Wake Me When It's January

June 09, 1995|By RICHARD REEVES

Washington -- Here is all you need to know right now about the jockeying for position in the 1996 presidential election -- 10 reasons a conscientious citizen can safely ignore the hints, pleas, evasions and outright lies broadcast by the dozen or so men who would do just about anything to get into or stay in the White House:

(1) If Ross Perot runs for president as an independent egomaniac, President Clinton will be re-elected.

(2) If Jesse Jackson runs as an independent egomaniac, President Clinton will be defeated.

(3) If Pat Buchanan runs for president as an independent zealot, President Clinton will be re-elected.

(4) If the economy is good in the fall of 1996 -- not in significant recession -- and no Americans are being shot at anywhere in the world, President Clinton will very probably be re-elected.

(5) If the economy is bad in the summer and fall next year, President Clinton will be defeated.

(6) If Bob Dole is the Republican nominee for president, he has a 50-50 chance of defeating President Clinton. But he is too noticeably lean and hungry for a man of his age (71) and political station. He could self-destruct as he has in the past.

(7) Newt Gingrich knows he should run for president -- and would like to do it. This is his time in an endeavor where timing is all, and few men get a second chance better than the first. He is the press' candidate because he is the most exciting one in the field. xTC But, in the end, he may not be willing to take the chance of giving up the power beyond his dreams that he has already won. He also may be too exciting by half, and he might make President Clinton the grown-up in the 1996 race, the safer choice.

(8) The odds against Colin Powell running for president are about 10-to-1. But keeping that wispy dream alive is the best book promotion there is for a man who has to make some money. (General Powell for vice president is a better bet, if he is a Republican, which I tend to doubt.)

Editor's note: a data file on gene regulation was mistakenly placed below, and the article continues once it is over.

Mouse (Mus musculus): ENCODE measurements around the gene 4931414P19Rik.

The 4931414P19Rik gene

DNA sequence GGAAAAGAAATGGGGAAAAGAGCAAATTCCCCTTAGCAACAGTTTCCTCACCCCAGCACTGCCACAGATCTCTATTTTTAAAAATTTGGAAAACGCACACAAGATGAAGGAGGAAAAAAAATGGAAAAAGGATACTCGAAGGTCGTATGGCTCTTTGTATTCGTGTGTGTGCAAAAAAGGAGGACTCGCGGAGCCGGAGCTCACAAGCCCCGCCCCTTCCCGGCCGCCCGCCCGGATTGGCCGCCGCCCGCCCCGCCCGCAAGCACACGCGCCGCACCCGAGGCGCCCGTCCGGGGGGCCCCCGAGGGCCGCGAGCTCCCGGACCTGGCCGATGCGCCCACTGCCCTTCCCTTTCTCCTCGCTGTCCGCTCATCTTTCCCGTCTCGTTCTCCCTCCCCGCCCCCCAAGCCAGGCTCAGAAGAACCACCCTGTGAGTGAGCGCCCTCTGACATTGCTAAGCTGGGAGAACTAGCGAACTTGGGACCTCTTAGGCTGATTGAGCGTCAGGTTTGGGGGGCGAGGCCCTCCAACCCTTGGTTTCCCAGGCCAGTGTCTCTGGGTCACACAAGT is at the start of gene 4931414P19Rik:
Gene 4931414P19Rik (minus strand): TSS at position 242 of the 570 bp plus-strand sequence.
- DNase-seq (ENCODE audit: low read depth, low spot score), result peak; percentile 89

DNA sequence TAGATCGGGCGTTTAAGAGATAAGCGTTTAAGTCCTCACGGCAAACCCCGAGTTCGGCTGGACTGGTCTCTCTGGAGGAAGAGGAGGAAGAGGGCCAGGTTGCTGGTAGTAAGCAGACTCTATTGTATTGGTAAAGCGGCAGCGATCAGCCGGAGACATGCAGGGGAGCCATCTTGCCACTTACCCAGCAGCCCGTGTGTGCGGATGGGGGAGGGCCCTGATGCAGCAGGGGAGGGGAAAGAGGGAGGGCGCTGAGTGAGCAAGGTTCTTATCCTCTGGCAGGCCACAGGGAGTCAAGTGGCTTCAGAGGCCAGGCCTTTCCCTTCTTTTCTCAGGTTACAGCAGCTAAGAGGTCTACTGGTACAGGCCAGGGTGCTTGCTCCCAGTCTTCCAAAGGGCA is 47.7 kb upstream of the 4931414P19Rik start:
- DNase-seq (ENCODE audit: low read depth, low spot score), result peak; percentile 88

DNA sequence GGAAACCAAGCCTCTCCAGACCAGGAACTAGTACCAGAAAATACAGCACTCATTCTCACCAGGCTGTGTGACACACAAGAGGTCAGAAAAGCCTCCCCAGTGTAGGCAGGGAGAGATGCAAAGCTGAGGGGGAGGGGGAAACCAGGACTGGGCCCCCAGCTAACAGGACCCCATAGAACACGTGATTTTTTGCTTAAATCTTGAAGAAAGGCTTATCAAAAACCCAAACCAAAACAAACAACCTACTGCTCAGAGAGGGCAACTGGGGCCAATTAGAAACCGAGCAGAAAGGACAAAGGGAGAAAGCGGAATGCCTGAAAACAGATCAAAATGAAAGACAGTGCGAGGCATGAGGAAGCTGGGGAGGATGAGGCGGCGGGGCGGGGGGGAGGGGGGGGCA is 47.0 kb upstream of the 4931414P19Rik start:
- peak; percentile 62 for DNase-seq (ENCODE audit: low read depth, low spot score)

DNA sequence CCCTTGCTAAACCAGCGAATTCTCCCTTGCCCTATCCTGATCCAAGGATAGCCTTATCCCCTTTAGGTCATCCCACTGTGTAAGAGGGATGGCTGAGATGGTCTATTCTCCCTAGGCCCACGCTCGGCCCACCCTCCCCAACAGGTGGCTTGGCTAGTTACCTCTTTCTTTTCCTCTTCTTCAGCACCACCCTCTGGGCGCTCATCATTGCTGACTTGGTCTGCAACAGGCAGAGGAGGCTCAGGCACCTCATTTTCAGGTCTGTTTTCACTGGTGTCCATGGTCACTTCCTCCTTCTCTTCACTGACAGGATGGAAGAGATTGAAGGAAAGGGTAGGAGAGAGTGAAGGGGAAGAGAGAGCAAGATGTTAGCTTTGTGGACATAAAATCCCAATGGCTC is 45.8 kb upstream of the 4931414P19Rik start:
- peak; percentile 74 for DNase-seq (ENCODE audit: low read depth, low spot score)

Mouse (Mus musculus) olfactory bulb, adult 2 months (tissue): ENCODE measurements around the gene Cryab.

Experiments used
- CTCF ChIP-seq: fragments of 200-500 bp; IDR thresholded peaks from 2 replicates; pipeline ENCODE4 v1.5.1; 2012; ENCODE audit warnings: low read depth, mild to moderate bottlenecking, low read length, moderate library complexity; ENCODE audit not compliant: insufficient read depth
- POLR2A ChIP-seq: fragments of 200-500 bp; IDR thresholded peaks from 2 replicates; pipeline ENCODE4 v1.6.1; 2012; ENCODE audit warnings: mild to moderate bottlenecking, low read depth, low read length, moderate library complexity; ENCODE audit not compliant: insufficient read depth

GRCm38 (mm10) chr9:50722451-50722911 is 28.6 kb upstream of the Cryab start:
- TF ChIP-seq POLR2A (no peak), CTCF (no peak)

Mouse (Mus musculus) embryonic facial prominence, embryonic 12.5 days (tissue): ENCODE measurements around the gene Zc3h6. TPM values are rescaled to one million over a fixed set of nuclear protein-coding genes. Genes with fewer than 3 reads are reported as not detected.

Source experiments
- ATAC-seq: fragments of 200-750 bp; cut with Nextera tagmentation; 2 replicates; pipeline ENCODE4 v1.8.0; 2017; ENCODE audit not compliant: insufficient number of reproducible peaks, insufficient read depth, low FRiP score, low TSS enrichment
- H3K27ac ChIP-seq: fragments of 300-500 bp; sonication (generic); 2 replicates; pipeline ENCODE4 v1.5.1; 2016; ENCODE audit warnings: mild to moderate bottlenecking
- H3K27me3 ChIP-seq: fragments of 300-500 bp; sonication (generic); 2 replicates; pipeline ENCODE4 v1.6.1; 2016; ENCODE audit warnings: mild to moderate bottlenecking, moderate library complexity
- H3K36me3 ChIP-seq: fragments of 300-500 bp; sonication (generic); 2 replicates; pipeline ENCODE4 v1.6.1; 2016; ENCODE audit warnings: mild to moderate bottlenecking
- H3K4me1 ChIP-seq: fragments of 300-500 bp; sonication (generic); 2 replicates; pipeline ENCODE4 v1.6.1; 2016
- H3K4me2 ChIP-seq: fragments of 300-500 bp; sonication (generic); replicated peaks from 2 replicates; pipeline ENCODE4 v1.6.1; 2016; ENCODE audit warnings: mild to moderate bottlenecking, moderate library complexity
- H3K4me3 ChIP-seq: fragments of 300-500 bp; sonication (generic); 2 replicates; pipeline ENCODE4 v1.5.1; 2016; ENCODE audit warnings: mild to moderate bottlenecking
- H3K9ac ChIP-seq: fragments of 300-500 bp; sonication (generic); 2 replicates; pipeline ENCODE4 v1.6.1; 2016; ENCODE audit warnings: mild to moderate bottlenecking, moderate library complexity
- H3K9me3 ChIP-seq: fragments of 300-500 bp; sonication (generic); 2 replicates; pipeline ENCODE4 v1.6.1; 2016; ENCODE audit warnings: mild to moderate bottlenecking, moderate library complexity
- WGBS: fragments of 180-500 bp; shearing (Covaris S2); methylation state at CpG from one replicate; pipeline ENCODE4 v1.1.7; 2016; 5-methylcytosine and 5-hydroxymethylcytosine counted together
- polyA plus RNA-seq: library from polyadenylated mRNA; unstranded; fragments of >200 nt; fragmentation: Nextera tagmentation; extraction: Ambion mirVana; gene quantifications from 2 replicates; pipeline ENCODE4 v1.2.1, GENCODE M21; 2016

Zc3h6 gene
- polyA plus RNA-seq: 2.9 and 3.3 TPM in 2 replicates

(9) Too many people are beginning to see Phil Gramm as some kind of nut (like Ross Perot), and he seems to be dropping into the second tier of Republican possibilities -- Pete Wilson, Lamar Alexander and such. They are all dependent on the mistakes of others and events beyond their control.

(10) President Clinton's first term as chief executive is over. Everything he says and does over the next year and a half will be in reaction to events and polls, all part of his re-election campaign.

All of that will almost certainly be the same at the end of this year. Looking forward to the 1996 campaign is a dreary prospect. Looking back on 1996, however, could be fascinating and historic. All of the above candidates and others -- Lowell Weicker, former Republican senator and independent governor of Connecticut, or an economically conservative businessman opposed to the crazed cultural conservatism of new Republican powers -- could follow their self-created paths onto 1996 ballots.

Four candidates? Five. Seven. Nine. If something like that happens, the politics and governing of the United States will change radically. The two-party system would then be a thing of the past.

Could happen. But not this year. We can talk next January.

9- Richard Reeves is a syndicated columnist.

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